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Hand Hygiene / Hand Soap / Hand Sanitizer

Stop Spreading Contamination By The Bulk

February 28, 2013
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GOJO Industries IncOurs is a complicated time when actions based on good intentions sometimes create new problems and questions.

When it comes to the social aspect of sustainability — we call it "social wellbeing" at GOJO — many questions can be answered decisively in the context of reducing risk to human health and wellbeing.

And, one of those questions is whether or not it is okay to refill soap dispensers from bulk containers — since there is a perception of saving money and packaging by doing so.

The answer is a resounding, "No!"

Bulk Soaps Compromise Hand Hygiene

Recent studies provide conclusive evidence that better alternatives to refilling bulk dispensers are the sealed systems available today for buildings’ cleaning and maintenance managers.

Read more about our commitment to the future:

If I leave you with just one piece of advice today, it is this: Get rid of any refillable bulk soap dispensers still lurking in the restrooms of your buildings.

In my work on a variety of sustainability initiatives at GOJO Industries, my mission gets very personal when it comes to social wellbeing.

We take hand hygiene seriously and track our progress to that end with measurements relative to social, environmental and economic sustainability.

“Social,” the people side of sustainability, is always at the top of our list.

We work diligently in that area every day to deliver wellbeing solutions; part of my job is to share what we learn.

Read more about our social, environmental and economic progress:

Just The Facts

Three recently published studies reveal that potential human health risks exist among those who wash their hands with soap from bulk refillable dispensers.

The studies found that public restroom soap dispensers are rarely cleaned, leading to exposure to fecal contamination.

The numbers are ugly: Findings in a study published in the March 2011 Journal of Environmental Health show 25 percent of public bulk soap dispensers are contaminated with unsafe levels of bacteria.

A follow-up study published in the May 2011 issue of Applied and Environmental Microbiology reports washing with soap from refillable bulk dispensers can leave hands with 25 times more bacteria after washing.

Read more about our fight against bulk soap contamination:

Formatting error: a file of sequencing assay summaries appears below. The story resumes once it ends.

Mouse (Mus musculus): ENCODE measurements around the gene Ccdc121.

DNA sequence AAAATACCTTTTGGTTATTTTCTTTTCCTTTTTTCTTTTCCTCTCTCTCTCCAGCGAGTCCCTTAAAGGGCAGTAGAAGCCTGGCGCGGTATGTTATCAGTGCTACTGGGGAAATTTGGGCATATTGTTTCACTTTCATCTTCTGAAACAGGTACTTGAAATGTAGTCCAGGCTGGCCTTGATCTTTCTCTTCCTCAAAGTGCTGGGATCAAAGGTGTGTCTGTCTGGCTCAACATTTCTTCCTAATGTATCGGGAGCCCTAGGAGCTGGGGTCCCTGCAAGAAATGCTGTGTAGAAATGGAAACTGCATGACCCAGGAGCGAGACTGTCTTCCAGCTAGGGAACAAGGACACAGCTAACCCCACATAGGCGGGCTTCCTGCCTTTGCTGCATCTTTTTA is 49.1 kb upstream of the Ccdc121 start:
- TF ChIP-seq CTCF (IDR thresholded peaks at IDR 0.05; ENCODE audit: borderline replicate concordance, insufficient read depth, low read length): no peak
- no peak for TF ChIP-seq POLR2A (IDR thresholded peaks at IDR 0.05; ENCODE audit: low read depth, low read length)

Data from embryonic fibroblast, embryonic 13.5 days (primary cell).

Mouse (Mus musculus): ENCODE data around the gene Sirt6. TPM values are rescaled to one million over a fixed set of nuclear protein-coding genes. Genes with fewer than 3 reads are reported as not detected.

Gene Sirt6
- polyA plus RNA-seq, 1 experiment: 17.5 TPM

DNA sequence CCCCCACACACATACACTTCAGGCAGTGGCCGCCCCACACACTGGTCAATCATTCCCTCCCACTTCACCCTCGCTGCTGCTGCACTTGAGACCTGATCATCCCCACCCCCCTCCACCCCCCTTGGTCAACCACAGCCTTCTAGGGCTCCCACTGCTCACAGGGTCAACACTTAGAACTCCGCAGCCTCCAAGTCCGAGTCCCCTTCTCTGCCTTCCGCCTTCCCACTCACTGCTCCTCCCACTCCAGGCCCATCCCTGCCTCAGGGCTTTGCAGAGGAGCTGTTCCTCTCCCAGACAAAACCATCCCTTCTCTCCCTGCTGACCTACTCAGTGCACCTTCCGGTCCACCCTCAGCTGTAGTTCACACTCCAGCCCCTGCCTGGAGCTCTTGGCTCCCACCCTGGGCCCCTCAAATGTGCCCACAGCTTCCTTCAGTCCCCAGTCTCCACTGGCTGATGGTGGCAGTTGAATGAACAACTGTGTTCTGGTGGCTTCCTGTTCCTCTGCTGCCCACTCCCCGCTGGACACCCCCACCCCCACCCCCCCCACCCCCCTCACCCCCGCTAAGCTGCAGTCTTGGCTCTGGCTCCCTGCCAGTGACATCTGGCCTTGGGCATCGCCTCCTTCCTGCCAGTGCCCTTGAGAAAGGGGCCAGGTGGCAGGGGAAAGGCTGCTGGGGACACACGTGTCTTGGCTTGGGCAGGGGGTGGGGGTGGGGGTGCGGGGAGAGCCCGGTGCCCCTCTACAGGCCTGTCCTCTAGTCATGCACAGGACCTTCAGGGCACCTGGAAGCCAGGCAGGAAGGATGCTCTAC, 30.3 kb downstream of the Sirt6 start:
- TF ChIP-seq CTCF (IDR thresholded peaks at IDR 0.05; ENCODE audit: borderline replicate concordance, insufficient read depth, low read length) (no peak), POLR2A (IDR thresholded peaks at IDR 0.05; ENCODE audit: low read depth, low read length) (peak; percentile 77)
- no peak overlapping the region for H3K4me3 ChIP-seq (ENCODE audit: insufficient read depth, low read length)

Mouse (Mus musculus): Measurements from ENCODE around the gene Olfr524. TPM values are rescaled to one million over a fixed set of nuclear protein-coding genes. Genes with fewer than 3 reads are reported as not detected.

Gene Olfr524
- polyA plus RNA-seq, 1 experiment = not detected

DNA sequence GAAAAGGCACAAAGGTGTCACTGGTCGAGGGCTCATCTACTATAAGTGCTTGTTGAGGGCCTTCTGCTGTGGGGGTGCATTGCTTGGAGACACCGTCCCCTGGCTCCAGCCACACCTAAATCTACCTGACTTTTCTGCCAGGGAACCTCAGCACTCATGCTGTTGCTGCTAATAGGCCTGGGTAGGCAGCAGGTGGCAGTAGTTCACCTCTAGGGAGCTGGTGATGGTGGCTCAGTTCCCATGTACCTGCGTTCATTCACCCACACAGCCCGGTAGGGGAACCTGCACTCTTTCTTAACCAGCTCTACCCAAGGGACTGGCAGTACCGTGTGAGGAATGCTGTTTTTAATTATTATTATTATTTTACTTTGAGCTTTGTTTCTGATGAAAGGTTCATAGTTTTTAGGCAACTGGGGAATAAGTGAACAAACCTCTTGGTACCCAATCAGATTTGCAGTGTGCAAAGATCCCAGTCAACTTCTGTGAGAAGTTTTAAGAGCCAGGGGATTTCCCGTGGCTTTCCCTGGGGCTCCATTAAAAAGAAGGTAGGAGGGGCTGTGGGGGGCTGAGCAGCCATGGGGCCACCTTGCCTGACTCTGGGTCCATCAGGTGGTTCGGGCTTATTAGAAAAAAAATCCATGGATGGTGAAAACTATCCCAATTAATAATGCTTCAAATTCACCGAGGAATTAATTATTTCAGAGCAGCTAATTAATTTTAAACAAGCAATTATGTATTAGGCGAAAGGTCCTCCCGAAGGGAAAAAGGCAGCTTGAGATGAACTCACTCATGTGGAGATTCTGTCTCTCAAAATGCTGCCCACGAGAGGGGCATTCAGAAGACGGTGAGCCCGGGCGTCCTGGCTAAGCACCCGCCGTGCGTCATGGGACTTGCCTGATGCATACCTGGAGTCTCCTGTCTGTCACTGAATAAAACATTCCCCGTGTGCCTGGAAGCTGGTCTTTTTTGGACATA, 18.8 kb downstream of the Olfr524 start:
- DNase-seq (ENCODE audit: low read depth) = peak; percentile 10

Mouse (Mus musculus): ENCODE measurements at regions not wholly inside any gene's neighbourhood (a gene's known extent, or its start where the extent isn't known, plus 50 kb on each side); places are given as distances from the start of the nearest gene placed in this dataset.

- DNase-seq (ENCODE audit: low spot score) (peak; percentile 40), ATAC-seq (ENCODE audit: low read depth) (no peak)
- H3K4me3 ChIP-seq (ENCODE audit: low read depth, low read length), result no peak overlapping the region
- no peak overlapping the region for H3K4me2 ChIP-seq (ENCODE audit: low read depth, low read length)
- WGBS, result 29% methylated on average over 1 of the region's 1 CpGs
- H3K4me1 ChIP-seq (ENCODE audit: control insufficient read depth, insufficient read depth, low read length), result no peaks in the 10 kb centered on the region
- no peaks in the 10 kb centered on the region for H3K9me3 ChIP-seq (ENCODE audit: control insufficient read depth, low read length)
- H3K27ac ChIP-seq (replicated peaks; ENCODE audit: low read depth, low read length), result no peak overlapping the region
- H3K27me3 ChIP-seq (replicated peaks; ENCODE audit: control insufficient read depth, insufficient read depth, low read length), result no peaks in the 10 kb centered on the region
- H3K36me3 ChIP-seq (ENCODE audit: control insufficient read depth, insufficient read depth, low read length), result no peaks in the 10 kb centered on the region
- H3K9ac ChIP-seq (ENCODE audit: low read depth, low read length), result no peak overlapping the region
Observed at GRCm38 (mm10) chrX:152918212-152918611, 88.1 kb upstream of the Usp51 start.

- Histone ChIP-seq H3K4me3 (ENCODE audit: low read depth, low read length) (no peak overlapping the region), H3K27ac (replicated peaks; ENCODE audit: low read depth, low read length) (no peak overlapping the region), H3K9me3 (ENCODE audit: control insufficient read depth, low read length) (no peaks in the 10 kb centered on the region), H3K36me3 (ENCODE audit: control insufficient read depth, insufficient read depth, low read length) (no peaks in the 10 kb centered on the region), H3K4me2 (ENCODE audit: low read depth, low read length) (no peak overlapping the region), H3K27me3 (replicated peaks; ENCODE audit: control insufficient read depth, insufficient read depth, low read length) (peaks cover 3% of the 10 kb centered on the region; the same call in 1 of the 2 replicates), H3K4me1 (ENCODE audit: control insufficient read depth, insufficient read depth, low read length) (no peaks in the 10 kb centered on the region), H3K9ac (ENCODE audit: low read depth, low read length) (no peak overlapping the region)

What’s more, according to a study published in the January 2012 issue of Biofouling, biofilms grow in refillable bulk soap dispensers, causing recontamination even after the dispensers are cleaned with bleach.

Such evidence clearly suggests the human health problems posed by refillable bulk soap dispensers; but, they are also business problems.

GOJO microbiologist Carrie Zapka is an authority on the subject, and her counsel is to never refill soap dispensers by pouring product into an open reservoir and pumping it through biofilm-fouled plumbing.

Sealed Systems Are The Simple Solution

Sealed systems provide the solution to reducing contamination risks, and today’s sealed cartridges are designed for recyclability, so they are not as wasteful as some believe.

Zapka notes that contaminated soap really works against a facility’s efforts to create a healthy environment for work, study or recreation.

She also notes that the U.S. Centers for Disease Control and Prevention (CDC) specifically recommends that hospitals should not top off bulk soap dispensers.

The CDC, Health Canada and the World Health Organization (WHO) recognize a bacterial contamination risk associated with refilling bulk soap dispensers and have issued guidelines against it.

As I previously mentioned, the numbers are ugly.

And, with the CDC, Health Canada and the WHO taking a stand on the matter, it makes sense to avoid jeopardizing a building’s hand hygiene reputation for the sake of a few dollars — even pennies in some cases.

Reflecting back on my "one piece of advice" mentioned above, I encourage any who still have refillable bulk soap dispensers to begin replacing them as soon as possible with sealed systems.

Doing so will help you make great progress in keeping your facility a place where people’s health and wellbeing is a priority.

Read more about our role in educating the industry about sustainable hygiene:

Nicole Koharik is the global sustainability marketing director for GOJO Industries Inc.

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